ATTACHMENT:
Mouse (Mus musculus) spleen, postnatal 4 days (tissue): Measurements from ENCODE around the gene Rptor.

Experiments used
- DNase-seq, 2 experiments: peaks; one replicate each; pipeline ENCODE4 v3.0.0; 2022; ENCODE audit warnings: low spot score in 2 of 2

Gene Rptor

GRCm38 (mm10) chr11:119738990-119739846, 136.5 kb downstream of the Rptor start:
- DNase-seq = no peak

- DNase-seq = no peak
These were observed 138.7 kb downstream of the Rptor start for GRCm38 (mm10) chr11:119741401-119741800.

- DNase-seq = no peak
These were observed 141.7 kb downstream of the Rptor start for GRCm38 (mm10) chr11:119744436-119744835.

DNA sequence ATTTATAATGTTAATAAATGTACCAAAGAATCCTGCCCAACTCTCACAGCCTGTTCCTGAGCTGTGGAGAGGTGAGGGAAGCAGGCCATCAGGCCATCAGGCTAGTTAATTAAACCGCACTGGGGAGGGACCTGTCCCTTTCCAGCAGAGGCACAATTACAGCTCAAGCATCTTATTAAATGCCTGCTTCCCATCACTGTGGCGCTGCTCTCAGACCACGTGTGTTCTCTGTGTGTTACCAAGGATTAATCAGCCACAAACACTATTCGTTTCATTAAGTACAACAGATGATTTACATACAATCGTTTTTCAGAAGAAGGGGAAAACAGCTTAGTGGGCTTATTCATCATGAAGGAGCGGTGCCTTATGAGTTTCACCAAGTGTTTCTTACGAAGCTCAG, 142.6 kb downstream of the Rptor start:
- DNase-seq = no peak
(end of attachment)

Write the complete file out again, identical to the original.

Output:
Mouse (Mus musculus) spleen, postnatal 4 days (tissue): Measurements from ENCODE around the gene Rptor.

Experiments used
- DNase-seq, 2 experiments: peaks; one replicate each; pipeline ENCODE4 v3.0.0; 2022; ENCODE audit warnings: low spot score in 2 of 2

Gene Rptor

GRCm38 (mm10) chr11:119738990-119739846, 136.5 kb downstream of the Rptor start:
- DNase-seq = no peak

- DNase-seq = no peak
These were observed 138.7 kb downstream of the Rptor start for GRCm38 (mm10) chr11:119741401-119741800.

- DNase-seq = no peak
These were observed 141.7 kb downstream of the Rptor start for GRCm38 (mm10) chr11:119744436-119744835.

DNA sequence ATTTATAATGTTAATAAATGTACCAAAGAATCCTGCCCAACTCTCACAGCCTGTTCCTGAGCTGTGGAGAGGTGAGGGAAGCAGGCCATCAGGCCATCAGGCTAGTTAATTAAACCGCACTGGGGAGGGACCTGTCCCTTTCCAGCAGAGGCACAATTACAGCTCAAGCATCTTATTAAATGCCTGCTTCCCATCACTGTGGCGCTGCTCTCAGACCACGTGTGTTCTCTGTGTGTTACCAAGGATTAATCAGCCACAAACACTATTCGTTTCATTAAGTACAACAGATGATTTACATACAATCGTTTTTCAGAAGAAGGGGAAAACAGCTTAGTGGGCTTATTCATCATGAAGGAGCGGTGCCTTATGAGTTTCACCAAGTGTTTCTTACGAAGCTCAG, 142.6 kb downstream of the Rptor start:
- DNase-seq = no peak